Maxtor's chief exec and head of finance Paul Tufano has left the struggling company. It is not clear if he was fired or resigned.
Tufano is the fourth CFO the company has had in eight months with two previous holders resigning. All is not well in Maxtor's money department.
The time line shows a bewildering speed of events. Tufano was CFO but then got promoted to CEO in June 2003 and Robert Edwards became finance chief. Edwards resigned in March this year, eight months into the job, to join Safeway. Theodore Hull took over as acting CFO and then Michael Bless joined Maxtor on 23 August as the new CFO.
Bless then resigned on 14 October, "effective immediately, for personal reasons," a Maxtor statement said. He lasted a month and a half. It now looks like either a catastrophically bad appointment or else he really did not like what he saw once he opened the company's books and understood Tufano's direction.
Tufano took on the acting-CFO position at that point. In what looks like a summary dismissal by the Maxtor board, he's gone just one month later. Maxtor chairman C. S. Park is acting CEO while the company searches for a new CEO and CFO. What a sorry mess. If Tufano, as it appears, was a disasterous chief exec appointment, it raises questions about the people who appointed him.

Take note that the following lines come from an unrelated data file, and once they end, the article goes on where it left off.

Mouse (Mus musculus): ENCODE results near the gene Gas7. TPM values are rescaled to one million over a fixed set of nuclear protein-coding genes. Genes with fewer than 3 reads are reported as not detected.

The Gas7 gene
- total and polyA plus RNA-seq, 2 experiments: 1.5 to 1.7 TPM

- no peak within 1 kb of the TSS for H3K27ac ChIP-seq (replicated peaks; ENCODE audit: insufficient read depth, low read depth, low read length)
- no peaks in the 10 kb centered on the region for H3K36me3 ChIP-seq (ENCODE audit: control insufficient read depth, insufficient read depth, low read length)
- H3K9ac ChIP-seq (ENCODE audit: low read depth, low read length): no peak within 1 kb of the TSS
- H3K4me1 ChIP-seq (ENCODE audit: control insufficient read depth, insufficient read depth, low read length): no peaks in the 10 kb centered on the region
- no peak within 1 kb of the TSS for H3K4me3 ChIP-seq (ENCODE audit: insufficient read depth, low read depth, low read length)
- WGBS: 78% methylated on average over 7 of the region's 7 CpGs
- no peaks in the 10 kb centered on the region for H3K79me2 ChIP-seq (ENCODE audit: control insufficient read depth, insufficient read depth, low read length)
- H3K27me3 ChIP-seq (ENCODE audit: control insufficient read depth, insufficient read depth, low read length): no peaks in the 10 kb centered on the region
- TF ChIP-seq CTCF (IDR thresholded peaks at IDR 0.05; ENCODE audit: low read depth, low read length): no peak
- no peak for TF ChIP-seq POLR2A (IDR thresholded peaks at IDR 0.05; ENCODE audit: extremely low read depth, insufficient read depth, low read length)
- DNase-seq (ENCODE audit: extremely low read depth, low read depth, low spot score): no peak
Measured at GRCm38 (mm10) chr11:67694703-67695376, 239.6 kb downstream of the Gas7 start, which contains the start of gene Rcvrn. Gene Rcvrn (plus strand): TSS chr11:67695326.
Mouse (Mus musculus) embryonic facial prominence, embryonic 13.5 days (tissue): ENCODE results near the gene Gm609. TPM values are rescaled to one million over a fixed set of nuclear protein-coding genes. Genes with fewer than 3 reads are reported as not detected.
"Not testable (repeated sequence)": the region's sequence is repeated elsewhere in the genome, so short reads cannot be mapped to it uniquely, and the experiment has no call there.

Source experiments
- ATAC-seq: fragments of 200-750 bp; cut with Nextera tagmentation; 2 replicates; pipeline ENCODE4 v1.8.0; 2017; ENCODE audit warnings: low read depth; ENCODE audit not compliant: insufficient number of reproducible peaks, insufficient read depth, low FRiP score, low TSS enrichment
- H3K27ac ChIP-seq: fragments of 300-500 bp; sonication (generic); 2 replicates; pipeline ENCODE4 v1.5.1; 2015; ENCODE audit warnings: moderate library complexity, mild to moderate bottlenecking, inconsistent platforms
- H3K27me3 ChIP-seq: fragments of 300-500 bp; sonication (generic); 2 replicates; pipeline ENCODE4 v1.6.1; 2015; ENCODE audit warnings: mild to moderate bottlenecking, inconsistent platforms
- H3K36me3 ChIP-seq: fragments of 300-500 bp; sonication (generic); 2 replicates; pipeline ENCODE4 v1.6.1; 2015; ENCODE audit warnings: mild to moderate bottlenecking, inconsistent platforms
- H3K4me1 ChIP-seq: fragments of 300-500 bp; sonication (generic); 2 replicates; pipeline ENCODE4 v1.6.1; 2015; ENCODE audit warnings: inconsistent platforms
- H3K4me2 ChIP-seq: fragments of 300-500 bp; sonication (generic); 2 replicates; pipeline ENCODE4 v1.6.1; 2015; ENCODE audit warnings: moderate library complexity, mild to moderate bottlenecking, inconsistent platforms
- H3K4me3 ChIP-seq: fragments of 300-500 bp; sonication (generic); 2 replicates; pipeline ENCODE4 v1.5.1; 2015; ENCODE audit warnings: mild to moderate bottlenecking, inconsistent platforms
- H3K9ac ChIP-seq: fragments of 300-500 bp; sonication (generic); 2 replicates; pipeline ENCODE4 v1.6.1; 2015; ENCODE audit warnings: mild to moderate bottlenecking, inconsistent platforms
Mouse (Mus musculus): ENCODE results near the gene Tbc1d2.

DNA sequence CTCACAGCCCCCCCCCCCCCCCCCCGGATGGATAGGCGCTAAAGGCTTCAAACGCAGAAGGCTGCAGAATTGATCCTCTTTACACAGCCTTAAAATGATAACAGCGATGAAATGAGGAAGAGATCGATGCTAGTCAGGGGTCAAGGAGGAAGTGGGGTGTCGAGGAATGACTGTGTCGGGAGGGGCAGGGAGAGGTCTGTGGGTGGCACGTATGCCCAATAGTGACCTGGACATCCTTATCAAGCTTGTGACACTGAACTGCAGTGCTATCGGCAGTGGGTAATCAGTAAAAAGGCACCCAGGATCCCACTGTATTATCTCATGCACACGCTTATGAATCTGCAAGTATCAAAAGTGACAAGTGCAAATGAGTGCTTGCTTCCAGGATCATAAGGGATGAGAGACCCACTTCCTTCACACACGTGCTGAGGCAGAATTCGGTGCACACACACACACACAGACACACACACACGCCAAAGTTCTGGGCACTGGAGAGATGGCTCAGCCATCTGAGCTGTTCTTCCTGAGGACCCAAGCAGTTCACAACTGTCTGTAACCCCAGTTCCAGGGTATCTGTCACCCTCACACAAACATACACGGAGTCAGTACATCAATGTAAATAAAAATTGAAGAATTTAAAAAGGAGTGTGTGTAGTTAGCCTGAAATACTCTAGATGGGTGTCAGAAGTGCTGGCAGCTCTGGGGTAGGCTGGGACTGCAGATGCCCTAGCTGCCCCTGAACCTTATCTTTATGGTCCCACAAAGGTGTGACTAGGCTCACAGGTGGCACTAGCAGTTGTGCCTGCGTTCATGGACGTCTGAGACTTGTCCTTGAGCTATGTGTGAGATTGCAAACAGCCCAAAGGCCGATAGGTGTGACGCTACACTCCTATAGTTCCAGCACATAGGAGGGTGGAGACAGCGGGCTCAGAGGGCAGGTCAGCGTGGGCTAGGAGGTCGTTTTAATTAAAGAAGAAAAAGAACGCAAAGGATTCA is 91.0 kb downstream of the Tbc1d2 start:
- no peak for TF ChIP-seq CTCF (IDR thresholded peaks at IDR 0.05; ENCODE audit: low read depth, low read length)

Maxtor lost $91 million last quarter. Competitors Seagate and Western Digital both reported hard trading conditions in that period, which saw average unit selling prices decline. Maxtor also apparently irritated Dell, one of its most important OEMS, when it lost a contract and had to requalify drives earlier this year.
It also laid off some 450 employees in the summer because costs were running ahead of revenue. In the hard drive business PC and server drives are a commodity. This is Maxtor's main source of revenue. Seagate and Western Digital are also producing 2.5in drives but Maxtor is stuck in the 3.5in form-factor. It has no notebook or sub-notebook drives and is financially limited in its ability to move into these markets where its competitors are making the running.
Maxtor now expects to lose £40-50 million this quarter. Earlier estimates had been at half that level. Investors don't like surprises in this area and are also upset by lack of continuity in CEO and CFO positions. The company appears to be floundering and must be considered as a possible acquisition target for ambitious rivals.
On the other hand they might prefer to see it fail; the disk drive market has too much capacity which is why average selling values are so low. End-user customers should not worry. Maxtor drives can readily be replaced by competitors' products.